Transforming Lives: Learners at AU is a testimonial series written by Athabasca University (AU) learners and alumni who want to share how AU has helped shape their lives.
It’s a space to thank the people who provided help and support along the journey, and to share insight on how learning at AU has transformed their lives, careers, families, and communities.
These stories are worth shouting from the rooftops! Do you have an inspiring story to share? Email us! We’d love to hear it.
Having been raised by a true old-school father who was nearly 50 years old when I was born, it should come as no surprise that there was no incentive (and admittedly, no money) after I graduated high school to go on to university. Females don’t do that. In 2011, I left a bad marriage, and I left my farm and home in Saskatchewan, landing in Alberta. The next year was tumultuous and stressful, as I learned to adapt to my new reality.
By the late summer of 2012, I had an epiphany. I knew that even though I was gainfully employed, settled in my new routine, and was in the process of making the adjustment from raising commercial sheep to registered purebred sheep, what was missing from my life was an education. I had always been an honours student, I should have gone to university, and now here I was at 46 years of age, finding myself in a situation where I could do it.
I knew I had to do it by distance because that was really my only option. I was in the process of building a phenomenal sheep flock, raising my beloved Bengal kittens, and I was financially able to accomplish it. I turned immediately to AU, and I never looked back. The flexibility allowed me to keep at it virtually, by working on only one class at a time, occasionally two. It allowed me to concentrate on my sheep breeding program, and to attend the national show and sale, The All Canada Classic, every year. I have been selling breeding stock across Canada since 2013.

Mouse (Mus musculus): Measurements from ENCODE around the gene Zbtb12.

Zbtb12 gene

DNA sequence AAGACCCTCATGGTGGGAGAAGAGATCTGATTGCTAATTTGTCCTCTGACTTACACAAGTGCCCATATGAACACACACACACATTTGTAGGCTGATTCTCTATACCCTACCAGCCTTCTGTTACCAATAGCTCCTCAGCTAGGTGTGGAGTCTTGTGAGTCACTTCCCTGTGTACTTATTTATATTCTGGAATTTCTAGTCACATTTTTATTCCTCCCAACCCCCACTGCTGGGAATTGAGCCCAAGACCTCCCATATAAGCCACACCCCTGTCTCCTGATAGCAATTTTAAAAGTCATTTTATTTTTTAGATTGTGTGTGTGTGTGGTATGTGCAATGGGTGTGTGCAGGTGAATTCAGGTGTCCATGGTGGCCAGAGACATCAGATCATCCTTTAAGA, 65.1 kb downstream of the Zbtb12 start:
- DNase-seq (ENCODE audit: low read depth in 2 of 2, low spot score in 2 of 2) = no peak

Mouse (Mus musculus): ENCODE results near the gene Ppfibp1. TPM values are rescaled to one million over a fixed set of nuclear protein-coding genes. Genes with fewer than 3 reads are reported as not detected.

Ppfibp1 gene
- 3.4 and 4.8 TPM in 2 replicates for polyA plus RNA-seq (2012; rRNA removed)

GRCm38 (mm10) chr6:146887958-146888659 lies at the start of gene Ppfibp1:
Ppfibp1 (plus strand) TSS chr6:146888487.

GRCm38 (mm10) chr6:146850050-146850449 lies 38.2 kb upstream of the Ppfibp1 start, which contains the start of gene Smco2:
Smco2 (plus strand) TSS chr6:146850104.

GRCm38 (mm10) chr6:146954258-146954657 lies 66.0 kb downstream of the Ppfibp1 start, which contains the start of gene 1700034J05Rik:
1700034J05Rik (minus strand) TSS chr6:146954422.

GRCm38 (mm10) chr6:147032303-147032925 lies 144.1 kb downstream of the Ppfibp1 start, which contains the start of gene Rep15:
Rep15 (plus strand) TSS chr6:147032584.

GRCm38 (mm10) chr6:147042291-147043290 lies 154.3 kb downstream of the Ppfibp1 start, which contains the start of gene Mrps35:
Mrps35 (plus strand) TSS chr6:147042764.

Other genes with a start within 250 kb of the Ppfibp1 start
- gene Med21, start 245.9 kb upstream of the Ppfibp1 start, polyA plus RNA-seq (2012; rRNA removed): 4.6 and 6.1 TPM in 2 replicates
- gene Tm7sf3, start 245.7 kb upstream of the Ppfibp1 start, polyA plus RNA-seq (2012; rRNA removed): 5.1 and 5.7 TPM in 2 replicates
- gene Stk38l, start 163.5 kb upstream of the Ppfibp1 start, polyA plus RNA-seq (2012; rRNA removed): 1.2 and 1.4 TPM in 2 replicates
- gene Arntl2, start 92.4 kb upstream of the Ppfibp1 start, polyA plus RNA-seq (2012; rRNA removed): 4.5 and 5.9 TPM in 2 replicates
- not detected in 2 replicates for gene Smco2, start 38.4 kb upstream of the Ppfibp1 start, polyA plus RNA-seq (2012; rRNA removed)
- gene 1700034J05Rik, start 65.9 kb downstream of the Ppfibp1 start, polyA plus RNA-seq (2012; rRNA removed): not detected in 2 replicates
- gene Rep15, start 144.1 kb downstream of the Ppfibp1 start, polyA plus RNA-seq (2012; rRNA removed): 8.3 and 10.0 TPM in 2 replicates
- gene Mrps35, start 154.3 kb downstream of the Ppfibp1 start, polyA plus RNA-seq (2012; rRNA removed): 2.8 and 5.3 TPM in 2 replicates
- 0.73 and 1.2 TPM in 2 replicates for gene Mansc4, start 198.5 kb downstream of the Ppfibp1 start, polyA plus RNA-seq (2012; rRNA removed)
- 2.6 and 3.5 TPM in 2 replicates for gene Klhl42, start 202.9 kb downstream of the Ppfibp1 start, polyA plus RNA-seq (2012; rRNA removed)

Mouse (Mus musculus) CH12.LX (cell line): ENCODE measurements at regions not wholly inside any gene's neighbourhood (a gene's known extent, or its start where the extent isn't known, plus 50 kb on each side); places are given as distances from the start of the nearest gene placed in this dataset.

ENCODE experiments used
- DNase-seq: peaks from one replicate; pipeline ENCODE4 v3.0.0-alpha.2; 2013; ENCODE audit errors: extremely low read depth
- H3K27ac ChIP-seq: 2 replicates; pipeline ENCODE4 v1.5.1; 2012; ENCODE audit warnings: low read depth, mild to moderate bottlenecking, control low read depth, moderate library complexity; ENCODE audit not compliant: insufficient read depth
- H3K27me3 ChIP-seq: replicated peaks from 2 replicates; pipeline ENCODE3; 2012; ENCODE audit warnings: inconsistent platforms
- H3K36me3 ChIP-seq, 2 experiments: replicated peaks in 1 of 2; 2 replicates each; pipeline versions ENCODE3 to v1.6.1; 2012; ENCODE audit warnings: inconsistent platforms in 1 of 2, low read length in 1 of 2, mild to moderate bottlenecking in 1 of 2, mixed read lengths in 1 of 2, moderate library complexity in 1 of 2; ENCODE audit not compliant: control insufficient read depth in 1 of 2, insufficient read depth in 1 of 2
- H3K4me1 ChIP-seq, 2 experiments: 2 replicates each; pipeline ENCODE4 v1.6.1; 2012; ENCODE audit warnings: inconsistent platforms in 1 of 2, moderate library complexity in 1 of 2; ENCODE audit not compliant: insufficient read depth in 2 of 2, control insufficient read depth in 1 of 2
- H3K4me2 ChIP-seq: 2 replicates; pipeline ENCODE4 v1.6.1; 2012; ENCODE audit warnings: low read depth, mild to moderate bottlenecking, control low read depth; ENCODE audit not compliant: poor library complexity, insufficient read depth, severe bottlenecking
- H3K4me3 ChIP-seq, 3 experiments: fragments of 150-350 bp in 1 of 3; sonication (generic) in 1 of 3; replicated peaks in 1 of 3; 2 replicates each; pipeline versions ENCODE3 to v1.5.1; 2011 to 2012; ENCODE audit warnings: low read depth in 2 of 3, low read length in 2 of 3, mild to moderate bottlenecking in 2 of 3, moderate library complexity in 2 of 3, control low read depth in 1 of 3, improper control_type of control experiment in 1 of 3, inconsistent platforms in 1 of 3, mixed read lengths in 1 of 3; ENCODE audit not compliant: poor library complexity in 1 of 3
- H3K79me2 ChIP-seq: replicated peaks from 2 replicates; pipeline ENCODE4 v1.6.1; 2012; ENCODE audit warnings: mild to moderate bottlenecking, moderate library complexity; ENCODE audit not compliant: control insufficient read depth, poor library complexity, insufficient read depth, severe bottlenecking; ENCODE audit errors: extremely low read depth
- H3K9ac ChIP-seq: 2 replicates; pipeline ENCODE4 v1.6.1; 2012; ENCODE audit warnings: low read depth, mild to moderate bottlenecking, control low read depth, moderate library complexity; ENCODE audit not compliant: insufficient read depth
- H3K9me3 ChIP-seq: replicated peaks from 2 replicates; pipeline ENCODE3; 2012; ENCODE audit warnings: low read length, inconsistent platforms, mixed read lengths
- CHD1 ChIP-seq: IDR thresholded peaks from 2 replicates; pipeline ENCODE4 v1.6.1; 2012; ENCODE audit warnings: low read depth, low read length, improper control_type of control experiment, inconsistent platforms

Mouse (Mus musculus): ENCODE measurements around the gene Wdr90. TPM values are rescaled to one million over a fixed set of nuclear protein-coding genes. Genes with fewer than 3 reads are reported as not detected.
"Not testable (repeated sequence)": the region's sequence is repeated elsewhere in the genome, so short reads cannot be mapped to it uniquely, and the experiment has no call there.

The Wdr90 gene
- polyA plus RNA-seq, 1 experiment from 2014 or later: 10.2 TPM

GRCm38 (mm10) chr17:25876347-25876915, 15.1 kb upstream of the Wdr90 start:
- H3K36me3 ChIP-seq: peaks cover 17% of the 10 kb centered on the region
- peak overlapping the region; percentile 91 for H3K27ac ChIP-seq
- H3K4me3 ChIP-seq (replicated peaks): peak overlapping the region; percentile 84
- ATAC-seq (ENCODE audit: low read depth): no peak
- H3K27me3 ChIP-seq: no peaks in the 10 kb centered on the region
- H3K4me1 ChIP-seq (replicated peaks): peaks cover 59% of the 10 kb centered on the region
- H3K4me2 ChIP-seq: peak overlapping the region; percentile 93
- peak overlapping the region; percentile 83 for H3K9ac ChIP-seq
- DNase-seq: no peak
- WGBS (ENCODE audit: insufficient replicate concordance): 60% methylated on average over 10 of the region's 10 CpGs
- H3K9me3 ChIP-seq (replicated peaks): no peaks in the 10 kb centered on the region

“The flexibility allowed me to keep at it virtually, by working on only one class at a time, occasionally two. It allowed me to concentrate on my sheep breeding program, and to attend the national show and sale every year.”– Lorri Lyster
I recently graduated (with Great Distinction!) from the three-year Bachelor of Arts, with an anthropology concentration. It took me just over seven years to complete this degree, and I am justifiably proud of it, and being on track to graduate with great distinction is the icing on the cake.
The experience taught me so much. I learned what I am capable of and how to manage my time and resources to make a course of action work out in a manner that (somewhat) resembles the original plan! One of the great joys of my life since that great upheaval of 2011 has been remarrying and enjoying the journey with my husband, who has always encouraged me to do things that may seem scary or even downright impossible. He has whisked me off to Britain twice, travelled with me across Canada multiple times, shared a mutual love of livestock (I now know more about cattle than I ever thought I would!) , and has always encouraged my AU journey.
The great thing about anthropology is how it completely changes and broadens your perspective about people. In many ways I am not at all the same person I was when this journey began. I am smarter, I am more confident, I am more aware, and I am more a citizen of the world. My personal journey landed me here, at AU, but it certainly doesn’t stop now. My future is settled, even rooted, and at the same time it is literally wide open!